Space Suit Art Brings Hope to Pediatric Patients
The Arts in Medicine Program has one primary goal – to help young patients feel better. The program connects pediatric patients and their families to visual arts, music, theater, and dance through community collaborations, large-scale projects, and one-on-one experiences. These activities give patients a sense of control and purpose, reduce anxiety and pain, make patients more comfortable in the hospital environment, and build community among patients and families.
Through our Camps Program, each summer we give patients the chance to get away from the hospital and enjoy time in the outdoors with other young people. For patients and siblings ages six to 12, we offer Camp Star Trails. During this week-long camp, kids can participate in archery, arts and crafts, canoeing, kayaking, cooking, creative arts, fishing, horseback riding, mountain biking, team sports and swimming. They can also visit a small animal farm and tackle an obstacle course.
Camp A.O.K. is an overnight, week-long camp for patients and siblings, ages 13 to 18. Activities include horseback riding, fishing, canoeing, tennis, swimming, archery, team sports, arts and crafts, cooking, dancing and more. The week closes with Prom Night, where dresses, tuxes and hair styling services are all provided before a formal dinner and dance. Both camps have physicians and oncology nurses present at all times, and both are free.
To apply to be a camp volunteer, please fill our our online volunteer application.
For more information on our camps, contact email@example.com.
Pediatric cancer patients may never get a chance to go to traditional summer camps. That’s why former childhood cancer survivor and former camper Oguna Taylor has volunteered with our children’s Camps Program for the last 16 years.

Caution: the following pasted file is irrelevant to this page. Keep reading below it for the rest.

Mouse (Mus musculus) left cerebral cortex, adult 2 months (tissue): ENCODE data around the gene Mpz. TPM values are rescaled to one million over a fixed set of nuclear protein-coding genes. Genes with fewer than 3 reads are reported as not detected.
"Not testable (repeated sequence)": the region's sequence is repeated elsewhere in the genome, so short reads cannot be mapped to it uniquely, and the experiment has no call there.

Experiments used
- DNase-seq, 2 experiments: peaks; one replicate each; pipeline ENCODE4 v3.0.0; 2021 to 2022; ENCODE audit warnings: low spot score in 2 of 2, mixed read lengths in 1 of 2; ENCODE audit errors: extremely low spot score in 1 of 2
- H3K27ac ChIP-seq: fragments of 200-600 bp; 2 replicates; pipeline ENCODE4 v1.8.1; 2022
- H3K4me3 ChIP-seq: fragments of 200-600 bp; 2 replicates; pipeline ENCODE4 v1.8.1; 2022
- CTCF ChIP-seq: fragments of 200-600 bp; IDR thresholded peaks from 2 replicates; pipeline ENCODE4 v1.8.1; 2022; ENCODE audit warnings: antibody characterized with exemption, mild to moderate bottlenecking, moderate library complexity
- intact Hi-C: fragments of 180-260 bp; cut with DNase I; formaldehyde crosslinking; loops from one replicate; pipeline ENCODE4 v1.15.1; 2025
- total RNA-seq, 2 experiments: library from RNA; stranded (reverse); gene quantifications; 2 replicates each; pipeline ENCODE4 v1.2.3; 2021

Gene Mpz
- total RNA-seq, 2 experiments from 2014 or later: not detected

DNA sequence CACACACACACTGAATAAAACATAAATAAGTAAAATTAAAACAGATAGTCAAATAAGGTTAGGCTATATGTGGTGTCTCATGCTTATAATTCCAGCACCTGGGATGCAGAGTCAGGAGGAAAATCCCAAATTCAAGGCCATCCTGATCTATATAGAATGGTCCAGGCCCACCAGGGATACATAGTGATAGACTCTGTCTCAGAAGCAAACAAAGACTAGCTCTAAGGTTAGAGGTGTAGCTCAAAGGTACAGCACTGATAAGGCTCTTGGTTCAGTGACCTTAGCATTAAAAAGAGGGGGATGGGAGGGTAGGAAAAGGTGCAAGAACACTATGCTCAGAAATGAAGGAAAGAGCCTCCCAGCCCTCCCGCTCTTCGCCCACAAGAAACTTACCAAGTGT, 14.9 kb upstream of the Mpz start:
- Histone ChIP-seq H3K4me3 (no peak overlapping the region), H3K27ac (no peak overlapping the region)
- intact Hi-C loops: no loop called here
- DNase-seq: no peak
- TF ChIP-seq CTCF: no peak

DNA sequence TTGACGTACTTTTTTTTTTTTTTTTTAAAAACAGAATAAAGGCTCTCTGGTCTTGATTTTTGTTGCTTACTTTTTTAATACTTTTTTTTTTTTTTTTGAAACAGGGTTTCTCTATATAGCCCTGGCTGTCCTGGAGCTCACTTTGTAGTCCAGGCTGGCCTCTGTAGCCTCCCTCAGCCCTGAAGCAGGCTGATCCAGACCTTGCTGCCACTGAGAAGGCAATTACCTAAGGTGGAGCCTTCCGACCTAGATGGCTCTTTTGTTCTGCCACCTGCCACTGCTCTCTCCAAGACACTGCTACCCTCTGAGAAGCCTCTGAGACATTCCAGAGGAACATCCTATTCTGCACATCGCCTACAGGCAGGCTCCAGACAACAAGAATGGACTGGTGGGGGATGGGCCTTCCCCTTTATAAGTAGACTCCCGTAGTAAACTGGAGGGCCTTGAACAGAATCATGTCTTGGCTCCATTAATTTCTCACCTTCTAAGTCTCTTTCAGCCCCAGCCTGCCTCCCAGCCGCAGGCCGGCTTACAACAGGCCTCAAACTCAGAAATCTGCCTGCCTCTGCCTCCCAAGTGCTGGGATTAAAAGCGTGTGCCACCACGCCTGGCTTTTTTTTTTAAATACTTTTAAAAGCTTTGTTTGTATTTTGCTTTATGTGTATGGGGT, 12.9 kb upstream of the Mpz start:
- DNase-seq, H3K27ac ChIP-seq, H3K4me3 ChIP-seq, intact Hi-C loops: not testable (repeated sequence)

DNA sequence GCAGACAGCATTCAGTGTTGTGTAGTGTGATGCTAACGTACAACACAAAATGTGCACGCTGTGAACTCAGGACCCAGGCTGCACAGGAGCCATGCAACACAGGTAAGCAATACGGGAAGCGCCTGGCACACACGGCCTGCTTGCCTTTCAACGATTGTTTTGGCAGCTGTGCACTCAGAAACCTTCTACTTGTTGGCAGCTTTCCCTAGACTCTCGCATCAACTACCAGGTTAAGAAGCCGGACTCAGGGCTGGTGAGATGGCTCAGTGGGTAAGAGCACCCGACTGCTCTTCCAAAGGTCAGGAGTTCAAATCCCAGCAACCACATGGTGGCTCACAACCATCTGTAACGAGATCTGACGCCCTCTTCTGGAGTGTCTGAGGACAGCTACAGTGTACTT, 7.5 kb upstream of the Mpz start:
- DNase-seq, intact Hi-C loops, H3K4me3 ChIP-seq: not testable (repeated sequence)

The Camps Program provides opportunities for our pediatric patients to get away from the hospital and enjoy time in the outdoors with other young people. It includes two week-long, sleep-away camps: Camp Star Trails for ages 6-12 and Camp A.O.K. for ages 13-18. The camps are offered at no cost to MD Anderson pediatric patients and their siblings.
“I want to find a way to help these kids feel safe and normal again,” Taylor says. “At camp, they’re going through a common battle to live another day and see the future.”
Spending time with the children gives Taylor a chance to reconnect with our mission and her roots in pediatric nursing. A clinical information specialist on our OneConnect team, she started her career at MD Anderson as a nurse, and in 2001 she began volunteering at Camp A.O.K. as a camp nurse. In 2004, she transferred to a counselor position.
“I’ve been to camp as a patient going through chemo, and I refused to take off my wig. I was closed off to socializing with the other kids. But being part of an experience like this changed me. It brought me out of my shell and made me who I am today,” Taylor explains.
Where it’s good to feel normal and OK to be emotional
“I made lifelong friends going to camp and being with others in similar situations,” Taylor says. “'Well friends’ have empathy, but they don’t truly understand. At camp, it’s OK to be emotional. To cry. To feel sad about what you’re going through. But you have to push forward, keep fighting and keep the light inside ignited.”
“Week-long sleep-away camps for patients and their siblings offer a break from ‘being sick’ to let them be normal kids, without interrupting their treatments,” says Lauren Shinn, who manages special patient programing for our Children’s Cancer Hospital.
She focuses on developing programs that aren’t just fun but also provide therapeutic value to the children. Shinn looks for activities that help them better understand their diagnosis and connect with their peers.
A safe space to participate in camp activities
Even when they’re not under active treatment, our pediatric patients may have long-term side effects that regular summer camps aren’t equipped to handle. Shinn makes sure there are activities for everyone, no matter what their physical capabilities. She believes it’s valuable for these children to have a chance to feel like cancer hasn’t taken away all their normal childhood experiences.
The kids can take part in many traditional camp activities, such as archery, arts and crafts, canoeing, cooking class, fishing, horseback riding, ropes challenge course, sports, swimming and a camp prom.
A full on-site medical clinic makes camp a safe retreat. It’s staffed by MD Anderson employees and includes a physician, physician’s assistant, nurse practitioner, in- and outpatient nurses, child life specialists and a psychology team. This clinic allows patients in active treatment to attend camp while still receiving medications, infusions and lab work throughout the week, if necessary.